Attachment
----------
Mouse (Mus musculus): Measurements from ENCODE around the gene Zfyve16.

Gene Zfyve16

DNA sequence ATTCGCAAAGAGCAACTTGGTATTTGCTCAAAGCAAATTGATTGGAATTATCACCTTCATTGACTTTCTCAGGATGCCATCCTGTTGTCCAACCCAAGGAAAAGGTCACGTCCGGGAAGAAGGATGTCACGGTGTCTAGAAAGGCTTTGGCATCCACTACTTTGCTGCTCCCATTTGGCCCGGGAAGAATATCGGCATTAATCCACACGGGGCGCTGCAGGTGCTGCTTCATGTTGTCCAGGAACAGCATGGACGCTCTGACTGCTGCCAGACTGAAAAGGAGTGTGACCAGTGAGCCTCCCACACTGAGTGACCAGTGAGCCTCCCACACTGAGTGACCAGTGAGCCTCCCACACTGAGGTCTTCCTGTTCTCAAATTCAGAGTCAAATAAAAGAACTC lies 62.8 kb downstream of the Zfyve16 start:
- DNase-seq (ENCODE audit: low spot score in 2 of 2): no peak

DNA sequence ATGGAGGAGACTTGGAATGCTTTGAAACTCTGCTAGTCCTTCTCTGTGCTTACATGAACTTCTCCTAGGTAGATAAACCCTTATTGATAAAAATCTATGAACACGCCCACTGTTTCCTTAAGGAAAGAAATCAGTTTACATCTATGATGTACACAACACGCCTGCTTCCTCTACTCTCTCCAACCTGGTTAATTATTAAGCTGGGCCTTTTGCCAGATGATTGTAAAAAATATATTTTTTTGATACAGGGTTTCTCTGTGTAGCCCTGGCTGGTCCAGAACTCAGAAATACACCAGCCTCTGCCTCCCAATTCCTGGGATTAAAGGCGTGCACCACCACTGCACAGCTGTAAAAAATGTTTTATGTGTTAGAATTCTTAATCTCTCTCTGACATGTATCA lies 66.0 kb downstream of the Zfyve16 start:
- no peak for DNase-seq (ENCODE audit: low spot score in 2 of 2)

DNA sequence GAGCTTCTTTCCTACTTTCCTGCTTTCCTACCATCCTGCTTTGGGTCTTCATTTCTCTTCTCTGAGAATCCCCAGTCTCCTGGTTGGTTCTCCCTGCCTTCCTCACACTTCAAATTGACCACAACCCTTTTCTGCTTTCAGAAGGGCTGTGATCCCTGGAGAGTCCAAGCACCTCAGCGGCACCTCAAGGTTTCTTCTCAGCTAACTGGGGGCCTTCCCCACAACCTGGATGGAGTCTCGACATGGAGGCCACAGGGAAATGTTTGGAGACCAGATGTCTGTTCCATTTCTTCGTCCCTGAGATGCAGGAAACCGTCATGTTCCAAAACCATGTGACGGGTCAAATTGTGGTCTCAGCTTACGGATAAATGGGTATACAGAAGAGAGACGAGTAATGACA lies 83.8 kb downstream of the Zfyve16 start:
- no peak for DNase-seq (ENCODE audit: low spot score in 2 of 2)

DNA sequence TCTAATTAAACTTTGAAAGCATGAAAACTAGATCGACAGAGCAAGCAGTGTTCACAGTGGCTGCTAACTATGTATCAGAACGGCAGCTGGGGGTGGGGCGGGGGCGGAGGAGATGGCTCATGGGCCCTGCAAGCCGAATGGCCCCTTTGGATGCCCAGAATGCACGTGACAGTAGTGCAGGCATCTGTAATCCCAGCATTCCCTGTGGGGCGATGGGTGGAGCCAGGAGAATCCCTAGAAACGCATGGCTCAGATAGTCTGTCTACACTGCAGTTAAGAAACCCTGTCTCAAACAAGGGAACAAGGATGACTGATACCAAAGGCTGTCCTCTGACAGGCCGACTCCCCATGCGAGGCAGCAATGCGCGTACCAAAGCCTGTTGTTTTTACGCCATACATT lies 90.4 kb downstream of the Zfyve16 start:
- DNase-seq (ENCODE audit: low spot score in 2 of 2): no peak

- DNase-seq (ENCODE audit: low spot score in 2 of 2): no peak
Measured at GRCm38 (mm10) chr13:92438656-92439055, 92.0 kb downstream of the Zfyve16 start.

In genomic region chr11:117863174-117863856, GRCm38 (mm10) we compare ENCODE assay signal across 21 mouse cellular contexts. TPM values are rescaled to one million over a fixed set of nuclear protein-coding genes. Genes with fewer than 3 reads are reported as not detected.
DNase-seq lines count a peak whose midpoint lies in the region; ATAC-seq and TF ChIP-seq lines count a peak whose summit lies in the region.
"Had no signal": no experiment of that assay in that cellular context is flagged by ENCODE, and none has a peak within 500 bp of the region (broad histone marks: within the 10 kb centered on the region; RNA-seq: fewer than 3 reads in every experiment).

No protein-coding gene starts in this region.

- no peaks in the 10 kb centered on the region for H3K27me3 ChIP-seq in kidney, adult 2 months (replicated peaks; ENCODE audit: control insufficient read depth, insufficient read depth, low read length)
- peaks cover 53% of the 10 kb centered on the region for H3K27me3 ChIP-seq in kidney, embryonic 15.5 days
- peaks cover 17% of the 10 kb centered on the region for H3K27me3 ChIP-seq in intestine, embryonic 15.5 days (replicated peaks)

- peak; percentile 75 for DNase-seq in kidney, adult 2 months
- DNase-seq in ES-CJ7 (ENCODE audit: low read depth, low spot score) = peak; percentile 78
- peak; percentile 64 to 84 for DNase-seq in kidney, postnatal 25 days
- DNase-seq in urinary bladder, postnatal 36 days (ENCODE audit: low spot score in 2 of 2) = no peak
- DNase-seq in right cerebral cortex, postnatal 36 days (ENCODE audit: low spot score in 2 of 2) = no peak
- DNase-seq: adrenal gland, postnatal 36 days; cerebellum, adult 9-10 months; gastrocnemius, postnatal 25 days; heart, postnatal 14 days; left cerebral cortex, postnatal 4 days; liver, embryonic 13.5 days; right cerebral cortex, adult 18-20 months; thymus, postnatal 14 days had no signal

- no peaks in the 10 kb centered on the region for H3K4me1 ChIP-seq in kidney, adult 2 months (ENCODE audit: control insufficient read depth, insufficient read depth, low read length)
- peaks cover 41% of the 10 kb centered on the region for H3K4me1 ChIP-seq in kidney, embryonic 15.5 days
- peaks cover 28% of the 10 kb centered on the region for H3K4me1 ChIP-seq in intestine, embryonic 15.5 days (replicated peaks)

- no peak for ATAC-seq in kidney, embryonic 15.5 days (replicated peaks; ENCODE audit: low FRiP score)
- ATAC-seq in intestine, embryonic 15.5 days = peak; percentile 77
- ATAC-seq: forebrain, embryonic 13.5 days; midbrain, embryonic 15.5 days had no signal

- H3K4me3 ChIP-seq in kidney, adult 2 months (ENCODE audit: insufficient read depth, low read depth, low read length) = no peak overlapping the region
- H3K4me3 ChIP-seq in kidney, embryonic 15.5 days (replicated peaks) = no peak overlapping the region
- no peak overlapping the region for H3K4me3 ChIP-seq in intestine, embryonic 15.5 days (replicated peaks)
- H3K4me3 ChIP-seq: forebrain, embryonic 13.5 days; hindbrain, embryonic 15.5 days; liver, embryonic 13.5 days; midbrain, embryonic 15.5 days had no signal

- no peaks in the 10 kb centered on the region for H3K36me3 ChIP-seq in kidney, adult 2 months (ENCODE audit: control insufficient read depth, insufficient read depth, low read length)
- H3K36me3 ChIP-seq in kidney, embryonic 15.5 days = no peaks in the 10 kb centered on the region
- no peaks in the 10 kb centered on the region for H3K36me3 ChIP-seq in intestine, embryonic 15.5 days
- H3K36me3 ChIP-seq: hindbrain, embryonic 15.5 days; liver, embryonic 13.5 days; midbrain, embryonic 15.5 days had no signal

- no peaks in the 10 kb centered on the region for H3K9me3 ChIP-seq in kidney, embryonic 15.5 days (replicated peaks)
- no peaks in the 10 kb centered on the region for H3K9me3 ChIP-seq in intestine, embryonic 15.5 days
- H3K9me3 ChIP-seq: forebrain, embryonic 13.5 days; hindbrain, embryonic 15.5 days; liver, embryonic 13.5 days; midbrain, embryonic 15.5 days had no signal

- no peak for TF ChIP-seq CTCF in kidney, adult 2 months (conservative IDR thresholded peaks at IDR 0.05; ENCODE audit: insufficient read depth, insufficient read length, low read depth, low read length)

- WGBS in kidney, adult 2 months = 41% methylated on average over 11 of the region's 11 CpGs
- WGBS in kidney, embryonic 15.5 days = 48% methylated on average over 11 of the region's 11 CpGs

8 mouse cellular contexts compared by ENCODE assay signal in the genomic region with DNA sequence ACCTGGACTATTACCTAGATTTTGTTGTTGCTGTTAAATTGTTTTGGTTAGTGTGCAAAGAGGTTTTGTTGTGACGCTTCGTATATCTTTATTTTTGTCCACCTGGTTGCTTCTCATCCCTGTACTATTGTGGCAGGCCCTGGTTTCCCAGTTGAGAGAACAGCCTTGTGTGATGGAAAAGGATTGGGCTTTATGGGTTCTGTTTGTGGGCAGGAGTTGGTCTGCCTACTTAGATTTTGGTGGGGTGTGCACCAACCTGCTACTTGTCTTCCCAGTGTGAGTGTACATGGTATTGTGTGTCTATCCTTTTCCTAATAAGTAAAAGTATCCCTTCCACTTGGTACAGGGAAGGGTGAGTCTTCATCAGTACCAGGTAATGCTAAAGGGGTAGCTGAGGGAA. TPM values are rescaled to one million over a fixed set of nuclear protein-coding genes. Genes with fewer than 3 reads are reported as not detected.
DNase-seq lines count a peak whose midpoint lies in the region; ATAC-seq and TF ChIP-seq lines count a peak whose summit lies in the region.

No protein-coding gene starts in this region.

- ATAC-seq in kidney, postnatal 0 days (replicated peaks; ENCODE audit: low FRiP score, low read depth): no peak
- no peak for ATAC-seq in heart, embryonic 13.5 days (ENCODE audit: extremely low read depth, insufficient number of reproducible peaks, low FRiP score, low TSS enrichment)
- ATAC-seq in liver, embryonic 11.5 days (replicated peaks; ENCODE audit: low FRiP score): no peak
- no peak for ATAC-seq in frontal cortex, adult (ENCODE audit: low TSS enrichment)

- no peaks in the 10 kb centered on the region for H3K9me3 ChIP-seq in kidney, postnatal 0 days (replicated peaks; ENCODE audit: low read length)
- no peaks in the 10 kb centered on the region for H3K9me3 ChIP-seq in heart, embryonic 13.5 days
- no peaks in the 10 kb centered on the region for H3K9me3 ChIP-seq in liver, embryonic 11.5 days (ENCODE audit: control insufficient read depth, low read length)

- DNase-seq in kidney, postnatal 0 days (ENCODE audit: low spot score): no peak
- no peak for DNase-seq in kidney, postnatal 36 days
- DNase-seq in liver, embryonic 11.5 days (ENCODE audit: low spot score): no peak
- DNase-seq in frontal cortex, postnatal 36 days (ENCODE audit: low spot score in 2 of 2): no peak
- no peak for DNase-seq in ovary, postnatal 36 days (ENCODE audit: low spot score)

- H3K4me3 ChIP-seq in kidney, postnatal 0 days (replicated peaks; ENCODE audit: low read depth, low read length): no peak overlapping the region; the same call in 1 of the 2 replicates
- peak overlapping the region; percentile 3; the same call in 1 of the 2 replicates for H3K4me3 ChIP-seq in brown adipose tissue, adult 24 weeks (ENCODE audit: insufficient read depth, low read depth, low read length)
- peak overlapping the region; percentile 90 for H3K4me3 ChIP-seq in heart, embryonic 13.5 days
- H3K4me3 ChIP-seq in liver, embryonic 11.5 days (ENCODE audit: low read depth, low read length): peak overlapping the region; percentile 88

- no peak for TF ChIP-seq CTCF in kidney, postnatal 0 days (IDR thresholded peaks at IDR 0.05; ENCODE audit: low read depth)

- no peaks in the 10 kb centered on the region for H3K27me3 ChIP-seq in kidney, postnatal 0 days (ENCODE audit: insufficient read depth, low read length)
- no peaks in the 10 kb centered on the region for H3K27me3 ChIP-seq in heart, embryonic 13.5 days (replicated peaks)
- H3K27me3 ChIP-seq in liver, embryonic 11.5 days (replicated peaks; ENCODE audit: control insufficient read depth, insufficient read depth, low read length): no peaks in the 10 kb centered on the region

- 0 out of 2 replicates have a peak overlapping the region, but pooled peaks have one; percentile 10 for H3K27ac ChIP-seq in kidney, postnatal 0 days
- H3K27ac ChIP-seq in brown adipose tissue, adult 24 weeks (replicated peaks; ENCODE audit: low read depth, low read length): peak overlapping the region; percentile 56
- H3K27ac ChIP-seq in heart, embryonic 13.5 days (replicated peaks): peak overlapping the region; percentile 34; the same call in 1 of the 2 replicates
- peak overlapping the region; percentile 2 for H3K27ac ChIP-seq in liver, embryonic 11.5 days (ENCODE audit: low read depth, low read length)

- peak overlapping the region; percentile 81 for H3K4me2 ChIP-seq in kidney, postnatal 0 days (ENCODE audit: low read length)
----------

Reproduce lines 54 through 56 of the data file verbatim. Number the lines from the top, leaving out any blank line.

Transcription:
- no peaks in the 10 kb centered on the region for H3K9me3 ChIP-seq in heart, embryonic 13.5 days
- no peaks in the 10 kb centered on the region for H3K9me3 ChIP-seq in liver, embryonic 11.5 days (ENCODE audit: control insufficient read depth, low read length)

- DNase-seq in kidney, postnatal 0 days (ENCODE audit: low spot score): no peak